7 thoughts on “Overnight – Philip Fracassi

  1. 1.

    “Pete had been around enough shitheads to know a shithead when he saw one,” – yet is Pete to be sucked in by one, I ask? Fracassi is another nifty author who captures rather than captivates his reader. But he does both, of course. Here, Pete, a family man, is security guard on shiftwork at a wayside movie set, with all its gear to protect. He prefers the solitary watch. Not “overtime”, as such, that, we’re told, film companies have to pay when they don’t do the right planning of man-power, no, not overtime, but ‘overnight’. Meanwhile, I promise, no spoilers, here. Just appreciation. No need to be alarmed.

  2. 2.

    “After a while, stars, like other royalty, get used to being treated with kid gloves, and eventually they become kids.”

    Pete, our loving family man, bends rules amid the public’s attention span of celebrities’ lives, and our own attention span, too, watches him agog like baby birds in a nest, and his knowledge of the movie-set site and that “Each trailer had a hide-a-key.” Every worthy work of fiction has one, too. Meanwhile, we want a direct sample of a star, too, such as an author’s signature or saliva in a drink’s dregs. A page-turner, this book, but we are eking it out, against the grain, as it were. Slowly savouring over time, resisting it overnight.

  3. 3.

    “Uh-uh… you’re in the movie, Daddy. Like a movie star.”

    Pete’s young budding artistic daughter talking to him when he is off-duty, as it were. A lesson in what this family man is all about, when away from the Devil’s temptation or pact regarding past objectification of celebrity body-residua, residua cast back into real-time. Appropriate — when Pete is back on duty, at the overnight movie site, a tableau we all contemplate between the words describing it — that, after he daydreams overnight about his own youthful past and a crowbar’s “jimmy”, he is tempted again…this time harvesting a thong not a mug.

    “Part of him felt like he was being watched; another part of him felt like he was watching himself,…”

  4. 4.

    “The shower couldn’t get hot enough, and he stayed under the beating water ten minutes longer than usual, hoping to feel refreshed, hoping to feel himself again.”

    Amid deceptively simple, compelling narrative, of the wear and tear of family life’s accoutrements and Pete’s temptation of dilemma at work, this chapter makes me think that this book is about the ultimate Reliquary — one’s own vulnerable, unnerving body as a gestalt not as the piecemeal relics and other used or leaking accoutrements of self. Whatever one’s susceptibilities to celebrity. Straddling the night.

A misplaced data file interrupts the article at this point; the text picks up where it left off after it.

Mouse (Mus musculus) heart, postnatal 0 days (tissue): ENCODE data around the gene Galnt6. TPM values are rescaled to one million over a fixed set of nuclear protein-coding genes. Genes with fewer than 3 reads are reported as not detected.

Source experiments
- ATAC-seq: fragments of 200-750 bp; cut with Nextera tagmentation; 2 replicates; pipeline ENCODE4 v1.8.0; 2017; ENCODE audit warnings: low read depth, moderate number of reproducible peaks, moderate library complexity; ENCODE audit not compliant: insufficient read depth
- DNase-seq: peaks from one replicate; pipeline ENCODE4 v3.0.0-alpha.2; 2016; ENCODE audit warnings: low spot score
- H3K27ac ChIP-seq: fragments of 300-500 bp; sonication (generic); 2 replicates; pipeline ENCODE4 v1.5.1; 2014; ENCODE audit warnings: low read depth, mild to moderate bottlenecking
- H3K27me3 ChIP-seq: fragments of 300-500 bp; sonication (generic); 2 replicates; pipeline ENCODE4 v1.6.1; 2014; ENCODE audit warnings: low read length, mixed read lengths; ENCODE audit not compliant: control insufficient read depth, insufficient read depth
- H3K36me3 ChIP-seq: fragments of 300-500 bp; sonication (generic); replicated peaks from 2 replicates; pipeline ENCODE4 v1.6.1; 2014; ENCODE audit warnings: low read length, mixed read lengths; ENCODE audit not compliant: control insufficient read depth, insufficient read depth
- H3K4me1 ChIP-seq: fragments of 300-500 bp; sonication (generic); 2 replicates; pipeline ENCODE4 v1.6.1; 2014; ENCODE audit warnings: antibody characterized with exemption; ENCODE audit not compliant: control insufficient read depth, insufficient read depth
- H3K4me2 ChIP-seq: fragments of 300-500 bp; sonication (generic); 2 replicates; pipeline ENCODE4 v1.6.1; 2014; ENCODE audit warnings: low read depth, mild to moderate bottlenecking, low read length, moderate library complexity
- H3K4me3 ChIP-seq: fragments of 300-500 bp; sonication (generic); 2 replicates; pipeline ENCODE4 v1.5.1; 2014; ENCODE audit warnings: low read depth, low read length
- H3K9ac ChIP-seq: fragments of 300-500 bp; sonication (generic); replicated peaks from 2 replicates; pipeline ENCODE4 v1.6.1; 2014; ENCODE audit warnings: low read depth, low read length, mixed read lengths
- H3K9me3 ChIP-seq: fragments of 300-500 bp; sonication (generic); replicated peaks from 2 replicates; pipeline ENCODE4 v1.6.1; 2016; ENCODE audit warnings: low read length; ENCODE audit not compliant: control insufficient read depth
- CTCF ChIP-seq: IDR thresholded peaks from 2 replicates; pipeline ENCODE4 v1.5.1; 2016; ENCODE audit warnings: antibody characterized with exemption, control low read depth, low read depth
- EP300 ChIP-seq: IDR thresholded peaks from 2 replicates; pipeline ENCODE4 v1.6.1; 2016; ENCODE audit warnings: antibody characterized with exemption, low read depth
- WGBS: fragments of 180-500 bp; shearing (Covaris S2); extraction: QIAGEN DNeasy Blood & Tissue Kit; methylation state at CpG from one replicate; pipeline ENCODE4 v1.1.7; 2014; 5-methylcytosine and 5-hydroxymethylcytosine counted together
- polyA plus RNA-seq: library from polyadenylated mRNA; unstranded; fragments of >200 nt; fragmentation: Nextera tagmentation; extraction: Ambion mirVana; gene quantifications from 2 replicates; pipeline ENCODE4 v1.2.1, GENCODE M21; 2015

5. 5.

    “Did you follow my rules? I swear to god,…”

    All formal religions — if not exactly like the cult of Hollywood, HOLLYwood depicted in these pages, but like Christianity and its Eucharist, like any belief in a Revelation or the Reliquary as the embodiment of its Star, indeed any belief in sacrifice as a way to Heaven — all have rules of sorts. On another level, this is a compelling character-driven narrative, with a manic dread and hindsight inevitability. Tell you more, and you will risk seeing below the movie set’s fabrication, I guess. Instead of the suspended disbelief of faith? Fundamentally, though, it is arguable that this book is not about religion at all! Or does not wish to be revealed as such.

    • 6.

      “But you have to get past the guilt.”

      Pete’s wife says that to him, their daughter a shared loved one. But to get past the guilt, one needs to get past the silver screen as an object-correlative, then into what sits behind it. As a coda or epilogue to the book, this chapter now represents, for me, the bespoke religion, as all formal religions are bound to become for each maturing individual, whether bespoke as fiction or truth. It also represents that manic dread now become real in real-time, an absurdist gestalt, a fine nightmarish finale to the action that makes you think about this book perhaps even more adventurously than I hoped to make you think about it. Fracassi has seen through the likes of me, perhaps. He has got past the guilt, got past not only the screen but also my dreamcatching behind it. Meanwhile, this physical Book of Holy Pete (holy as holism or gestalt) is designed like a heavy-duty prayer missal. I almost believe I shall now finger, if not lick, the relic of its author on the title page’s label! But whatever your own views, it is a great compelling read, about a family man in a manic dilemma of temptation.


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